WORDS Carrol Baker
With three generations in the one campsite, gramping offers the perfect opportunity for families to share quality time together in the great outdoors.
Whether it’s camping by a flowing river, beachside escapes, or getting back to basics in the bush, gramping is a fantastic way for kids, parents and grandparents to spend time together and make lasting memories, as they explore this beautiful country we’re lucky enough to call home!
Here, some Aussie grampers share what it is that makes gramping so special.
Sitting by a toasty campfire with the grandkids, telling stories about their adventures in the Aussie bush is what grampers Lynn and Laurie Foster love most about camping with their grandkids Jack, 21, Jamie, 18 and Julie, 15.
A love of exploring the great outdoors is something this family has enjoyed for generations. They started out camping at Dingo Beach, Qld, when their daughter Toni was just a small child. “It was so remote, there were no phones, shops or anything like that,” said Lynn. “I think that’s why we enjoyed it so much, it really was getting away from it all.”
These days, when they pack up the kids, grandkids, and any assorted pets and friends who are keen for a bit of relaxation, they’re likely to head to the beach where they can throw a line in, or to a national park, so Lynn and Laurie can go for a bike ride. But, according to Toni, their cycling and camping adventures together don’t always go to plan.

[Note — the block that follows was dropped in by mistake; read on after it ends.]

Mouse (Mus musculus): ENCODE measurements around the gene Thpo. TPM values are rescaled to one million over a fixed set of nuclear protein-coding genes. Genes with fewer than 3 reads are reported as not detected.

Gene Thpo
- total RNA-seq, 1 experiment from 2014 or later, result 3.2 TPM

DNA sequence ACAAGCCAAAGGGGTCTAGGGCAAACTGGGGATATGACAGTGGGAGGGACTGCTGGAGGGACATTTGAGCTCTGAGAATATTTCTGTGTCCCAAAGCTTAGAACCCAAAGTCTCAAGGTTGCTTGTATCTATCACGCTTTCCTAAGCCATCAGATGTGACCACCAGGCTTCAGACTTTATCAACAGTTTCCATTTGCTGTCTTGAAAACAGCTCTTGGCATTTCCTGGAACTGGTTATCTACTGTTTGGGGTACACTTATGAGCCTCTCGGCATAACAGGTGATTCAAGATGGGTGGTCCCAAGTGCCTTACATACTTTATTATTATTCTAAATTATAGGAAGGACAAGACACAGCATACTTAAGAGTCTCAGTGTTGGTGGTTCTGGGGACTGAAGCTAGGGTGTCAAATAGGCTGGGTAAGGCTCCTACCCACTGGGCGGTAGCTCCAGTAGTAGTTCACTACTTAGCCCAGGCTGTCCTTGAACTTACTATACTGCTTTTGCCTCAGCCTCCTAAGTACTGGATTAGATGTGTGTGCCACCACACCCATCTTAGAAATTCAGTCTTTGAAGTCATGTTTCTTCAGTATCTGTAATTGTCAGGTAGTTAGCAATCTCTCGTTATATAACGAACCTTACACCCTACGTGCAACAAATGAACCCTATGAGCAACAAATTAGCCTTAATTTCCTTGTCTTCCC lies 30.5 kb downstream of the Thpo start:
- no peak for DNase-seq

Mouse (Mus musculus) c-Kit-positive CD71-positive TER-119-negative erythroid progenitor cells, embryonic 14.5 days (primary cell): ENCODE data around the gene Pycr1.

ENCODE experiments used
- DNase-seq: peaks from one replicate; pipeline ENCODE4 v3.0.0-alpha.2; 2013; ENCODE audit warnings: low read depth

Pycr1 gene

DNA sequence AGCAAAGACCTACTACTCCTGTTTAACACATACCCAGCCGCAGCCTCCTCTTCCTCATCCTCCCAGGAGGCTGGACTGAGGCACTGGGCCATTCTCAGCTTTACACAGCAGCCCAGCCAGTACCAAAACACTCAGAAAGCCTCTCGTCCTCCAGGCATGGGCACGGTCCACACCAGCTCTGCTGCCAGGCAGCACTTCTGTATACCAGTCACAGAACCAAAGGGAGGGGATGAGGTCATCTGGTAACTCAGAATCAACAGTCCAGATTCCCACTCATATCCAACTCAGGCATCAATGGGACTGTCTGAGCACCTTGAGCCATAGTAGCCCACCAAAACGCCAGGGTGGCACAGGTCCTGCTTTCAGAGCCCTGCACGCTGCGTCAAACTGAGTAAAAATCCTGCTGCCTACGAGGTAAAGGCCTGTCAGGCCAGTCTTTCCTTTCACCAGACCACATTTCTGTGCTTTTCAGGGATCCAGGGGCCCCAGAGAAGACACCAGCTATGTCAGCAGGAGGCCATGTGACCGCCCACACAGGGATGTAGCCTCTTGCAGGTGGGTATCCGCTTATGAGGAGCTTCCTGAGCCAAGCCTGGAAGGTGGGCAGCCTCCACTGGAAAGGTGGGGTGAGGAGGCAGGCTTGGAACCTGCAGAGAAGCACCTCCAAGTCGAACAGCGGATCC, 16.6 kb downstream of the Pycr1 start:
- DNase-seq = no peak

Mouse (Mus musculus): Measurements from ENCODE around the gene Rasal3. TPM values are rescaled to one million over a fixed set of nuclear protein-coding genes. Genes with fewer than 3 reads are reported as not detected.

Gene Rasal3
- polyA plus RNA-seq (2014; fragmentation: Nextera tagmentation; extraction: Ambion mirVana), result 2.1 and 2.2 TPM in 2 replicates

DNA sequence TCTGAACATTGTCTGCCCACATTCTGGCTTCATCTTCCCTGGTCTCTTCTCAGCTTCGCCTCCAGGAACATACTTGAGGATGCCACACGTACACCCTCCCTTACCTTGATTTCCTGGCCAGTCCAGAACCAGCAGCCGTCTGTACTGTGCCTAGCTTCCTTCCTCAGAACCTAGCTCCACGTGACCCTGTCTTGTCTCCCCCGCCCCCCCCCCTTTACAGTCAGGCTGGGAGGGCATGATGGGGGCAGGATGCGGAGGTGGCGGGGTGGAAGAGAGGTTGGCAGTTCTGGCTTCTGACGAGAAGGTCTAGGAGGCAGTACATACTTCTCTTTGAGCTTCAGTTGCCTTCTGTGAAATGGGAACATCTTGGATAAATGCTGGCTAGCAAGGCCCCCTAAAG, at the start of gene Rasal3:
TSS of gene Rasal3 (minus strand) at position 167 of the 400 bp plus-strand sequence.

“Mum and dad are mad keen cyclists and while camping at Peachtree’s they managed to get lost in the bush!” Thankfully, the story had a happy ending with Laurie and Lynn arriving safe and sound after a nail-biting five hours.
“I remember when I was a child, I’d go off exploring when we were camping and get in trouble, now the tables are turned!” Toni said.
Their prized bus, a converted 21-seater 1977 Toyota Coaster that Lynn and Laurie bought in 1988, has taken them to some remote places – from outback Queensland to Cairns, through New South Wales and Victoria, and lots of places in between.
Of late though, their poor old bus has had a couple of mishaps. “We’ve managed to get bogged a few times and last time it broke down, our son-in-law Neil said we should take it to the scrapheap and put it out of its misery,” Lynn said.
So what’s Lynn’s advice for other grandparents who might be thinking about taking the extended family on a trip? “It’s a whole lot noisier but, you know what? The grandkids are growing up so fast, I really treasure the time we can spend with them, doing something we all enjoy.”
Grandmother of five and mother of three Vicki Heading reckons camping with the extended family is beaut.
Vicki and husband Ross have travelled pretty much all over this rugged, wide brown land, and have been fortunate to have their kids and grandkids along for some of their adventures.
The hands-down favourite family camping spot is a friend’s property at Riversleigh near Conondale, Qld, a picturesque 150 acres nestled by the Mary River. And, at times, their camping crew can extend to 30 or more.
“We love it – swimming in the river by day, cooking up big communal roast camp ovens at night and sitting by the fire playing cards with the grandkids,” Vicki said.
Ross said the part of the day these grampers really look forward to is happy hour. “At 4.30pm, we bring out the drinks and nibbles, and sit around the campfire and tell a few tall tales. Life’s so busy these days, we love having the time to just sit and chat with the kids.”